Today while sorting, I found pages of Leah’s homework, along with a long list of who she was buying Christmas presents for in 2012 and the consent form that she signed when she was having her eggs harvested in 2013.


Nearly makes me think that the gypsies have the right idea – when one of them dies they usually burn their wagon.

After my Mum died I couldn’t face clearing out her house, so my husband went and did it in my place. I appreciated him doing that so much. I really think that sorting through somebody’s possessions after they’ve died is one of the most painful things ever.

I will be glad to get to my work tomorrow for a ‘break’. Work is the one area of my life that is more or less still the same as it was before Leah’s illness and death. There’s a comfort in that.

I loved my job before Leah took ill and thankfully I still love it.

The demands of my work and the busyness, provide a very welcome distraction for a few hours, three days per week.


God is Bigger than the Boogie Man

God is Bigger than the Boogie Man


These were taken CHRISTMAS 2011. Sadly I don't seem to have taken ANY photos CHRISTMAS 2012 - between me having the flu and the cat killing the hamster, it was all a bit stressful.
These were taken CHRISTMAS 2011. Sadly I don’t seem to have ANY photos taken CHRISTMAS 2012 – between me having the flu and the cat killing the hamster, it was all a bit stressful.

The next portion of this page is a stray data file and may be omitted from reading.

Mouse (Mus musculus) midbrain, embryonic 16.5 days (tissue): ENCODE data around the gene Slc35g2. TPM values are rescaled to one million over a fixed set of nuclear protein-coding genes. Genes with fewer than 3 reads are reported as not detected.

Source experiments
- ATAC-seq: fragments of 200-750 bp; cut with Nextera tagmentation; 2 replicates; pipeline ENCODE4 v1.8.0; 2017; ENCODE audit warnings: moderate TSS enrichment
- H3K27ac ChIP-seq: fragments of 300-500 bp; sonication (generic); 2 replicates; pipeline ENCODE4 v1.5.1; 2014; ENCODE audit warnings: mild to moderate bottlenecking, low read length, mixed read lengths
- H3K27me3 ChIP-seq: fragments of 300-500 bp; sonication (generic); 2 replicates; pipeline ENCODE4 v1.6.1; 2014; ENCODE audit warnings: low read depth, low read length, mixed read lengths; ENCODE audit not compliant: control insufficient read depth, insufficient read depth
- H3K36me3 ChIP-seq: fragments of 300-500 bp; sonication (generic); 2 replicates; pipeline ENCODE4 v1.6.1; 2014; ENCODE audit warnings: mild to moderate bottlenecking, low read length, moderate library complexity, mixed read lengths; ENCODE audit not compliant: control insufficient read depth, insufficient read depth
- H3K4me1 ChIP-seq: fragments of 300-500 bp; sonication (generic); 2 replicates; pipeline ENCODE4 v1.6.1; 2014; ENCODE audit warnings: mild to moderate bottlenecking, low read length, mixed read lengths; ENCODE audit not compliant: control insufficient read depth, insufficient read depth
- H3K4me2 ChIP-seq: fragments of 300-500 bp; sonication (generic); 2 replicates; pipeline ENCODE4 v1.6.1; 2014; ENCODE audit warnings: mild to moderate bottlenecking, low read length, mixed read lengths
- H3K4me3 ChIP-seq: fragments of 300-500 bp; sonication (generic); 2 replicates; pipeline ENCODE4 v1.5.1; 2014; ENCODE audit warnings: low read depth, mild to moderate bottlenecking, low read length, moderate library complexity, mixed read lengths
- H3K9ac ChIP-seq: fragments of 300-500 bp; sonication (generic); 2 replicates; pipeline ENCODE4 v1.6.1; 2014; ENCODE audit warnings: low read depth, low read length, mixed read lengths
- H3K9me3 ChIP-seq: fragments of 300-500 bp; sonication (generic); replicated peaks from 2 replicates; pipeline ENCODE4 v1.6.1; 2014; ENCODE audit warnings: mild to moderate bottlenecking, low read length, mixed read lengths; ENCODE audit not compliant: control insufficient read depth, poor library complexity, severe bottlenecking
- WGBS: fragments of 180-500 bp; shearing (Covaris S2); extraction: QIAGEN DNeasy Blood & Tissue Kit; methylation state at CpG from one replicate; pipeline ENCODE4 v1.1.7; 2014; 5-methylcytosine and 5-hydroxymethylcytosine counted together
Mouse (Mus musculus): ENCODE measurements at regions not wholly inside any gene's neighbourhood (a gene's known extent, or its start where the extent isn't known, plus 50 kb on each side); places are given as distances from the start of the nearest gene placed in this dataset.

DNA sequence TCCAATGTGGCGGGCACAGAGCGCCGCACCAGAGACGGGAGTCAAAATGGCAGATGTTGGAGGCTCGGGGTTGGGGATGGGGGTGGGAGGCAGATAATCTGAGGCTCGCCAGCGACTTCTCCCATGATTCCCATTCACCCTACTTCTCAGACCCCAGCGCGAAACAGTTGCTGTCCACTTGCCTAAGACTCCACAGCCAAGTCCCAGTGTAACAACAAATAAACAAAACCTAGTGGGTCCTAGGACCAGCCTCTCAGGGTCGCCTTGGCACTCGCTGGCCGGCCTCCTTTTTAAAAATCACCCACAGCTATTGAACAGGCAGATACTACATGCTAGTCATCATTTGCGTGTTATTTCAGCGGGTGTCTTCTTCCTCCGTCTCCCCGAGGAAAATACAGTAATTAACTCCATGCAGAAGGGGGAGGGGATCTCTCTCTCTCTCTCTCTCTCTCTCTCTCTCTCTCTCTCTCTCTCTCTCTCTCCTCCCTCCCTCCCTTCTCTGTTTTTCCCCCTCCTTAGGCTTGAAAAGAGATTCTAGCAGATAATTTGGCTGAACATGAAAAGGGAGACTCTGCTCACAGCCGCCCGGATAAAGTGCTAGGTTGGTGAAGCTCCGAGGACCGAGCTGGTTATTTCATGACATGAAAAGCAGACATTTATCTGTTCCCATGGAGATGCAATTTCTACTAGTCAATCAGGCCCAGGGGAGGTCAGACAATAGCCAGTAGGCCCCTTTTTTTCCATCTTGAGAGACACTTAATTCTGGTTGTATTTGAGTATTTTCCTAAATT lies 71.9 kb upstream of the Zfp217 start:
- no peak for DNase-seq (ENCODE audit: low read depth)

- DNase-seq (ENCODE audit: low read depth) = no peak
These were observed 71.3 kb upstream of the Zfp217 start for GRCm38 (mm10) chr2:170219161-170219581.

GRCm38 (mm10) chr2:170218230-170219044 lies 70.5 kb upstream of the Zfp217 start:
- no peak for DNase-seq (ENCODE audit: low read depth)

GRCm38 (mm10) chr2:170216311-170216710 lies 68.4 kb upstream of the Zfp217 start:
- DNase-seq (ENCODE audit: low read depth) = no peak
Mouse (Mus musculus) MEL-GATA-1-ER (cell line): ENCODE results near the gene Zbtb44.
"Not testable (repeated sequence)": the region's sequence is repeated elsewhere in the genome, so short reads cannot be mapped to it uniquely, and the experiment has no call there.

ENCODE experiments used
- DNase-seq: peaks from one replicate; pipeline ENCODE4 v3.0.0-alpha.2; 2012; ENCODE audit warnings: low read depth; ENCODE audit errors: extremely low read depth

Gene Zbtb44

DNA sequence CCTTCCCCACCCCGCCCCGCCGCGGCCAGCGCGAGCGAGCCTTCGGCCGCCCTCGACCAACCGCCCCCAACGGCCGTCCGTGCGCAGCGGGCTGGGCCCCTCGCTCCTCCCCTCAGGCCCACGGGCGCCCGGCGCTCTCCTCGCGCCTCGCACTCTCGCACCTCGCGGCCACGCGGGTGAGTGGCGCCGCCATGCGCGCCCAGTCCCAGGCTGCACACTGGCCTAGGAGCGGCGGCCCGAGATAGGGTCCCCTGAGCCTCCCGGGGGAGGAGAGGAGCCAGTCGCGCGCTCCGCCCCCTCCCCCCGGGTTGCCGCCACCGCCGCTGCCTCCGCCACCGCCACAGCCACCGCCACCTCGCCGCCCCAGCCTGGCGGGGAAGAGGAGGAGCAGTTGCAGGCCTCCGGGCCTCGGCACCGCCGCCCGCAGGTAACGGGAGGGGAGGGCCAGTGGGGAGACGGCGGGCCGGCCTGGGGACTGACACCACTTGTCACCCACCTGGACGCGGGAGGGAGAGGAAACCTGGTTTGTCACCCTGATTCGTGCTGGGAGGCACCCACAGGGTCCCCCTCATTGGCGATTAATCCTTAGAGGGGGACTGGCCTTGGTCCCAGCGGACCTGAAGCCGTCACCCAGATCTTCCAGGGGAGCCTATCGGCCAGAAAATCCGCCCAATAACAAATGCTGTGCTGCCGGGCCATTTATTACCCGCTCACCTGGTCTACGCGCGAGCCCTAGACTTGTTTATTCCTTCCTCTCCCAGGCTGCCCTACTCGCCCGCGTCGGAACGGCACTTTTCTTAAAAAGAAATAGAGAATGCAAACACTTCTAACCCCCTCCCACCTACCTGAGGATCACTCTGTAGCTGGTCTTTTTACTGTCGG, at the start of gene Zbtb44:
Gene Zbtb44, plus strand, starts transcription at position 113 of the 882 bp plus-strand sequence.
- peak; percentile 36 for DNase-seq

One of the many differences since Leah died is the quietness.

The house feels quiet, the car feels quiet and we are quiet, often lost in our thoughts and in our memories.

In September 2012, Rachel, the eldest of our four children, left home to go to university.

Then in November 2012 I started a new job.

December 2012 Leah had her first blood test.

In July 2013 Leah and I went to Bristol Children’s Hospital and we were away from home for 16 weeks.

December 2013 Leah was admitted to ICU and in January 2014 she died.

It feels as if just yesterday we had a noisy house and car full of children, but today there is just quietness.

Leah was the only one of our four children who ALWAYS played her music too loud and this used to drive me crazy.

In the car she used headphones, but even then she had her music turned up so loud that it still irritated me. I lectured her endlessly about the potential damage to her hearing.

Sometimes I would play my music through the car stereo to drown out what leaked from her earphones. Then she would turn hers up even louder, as she said that my music was drowning hers – parents of teenagers, you know how it is!

Now it all just seems too quiet.

Was it really so long ago that I was driving our 7 seater car with our kids and their cousins jumping about and belting out the Veggietales song “God is bigger than the Boogie Man”?

Sometimes it feels like only yesterday.

Precious memories

Precious memories

Thursday 13th June ’13 we were flying to Bristol Children’s Hospital for Leah’s first outpatient appointment the following day.

Simon, as her bone marrow donor was part of this.

Miriam was coming too as I felt that psychologically it was important to include Miriam in everything wherever possible.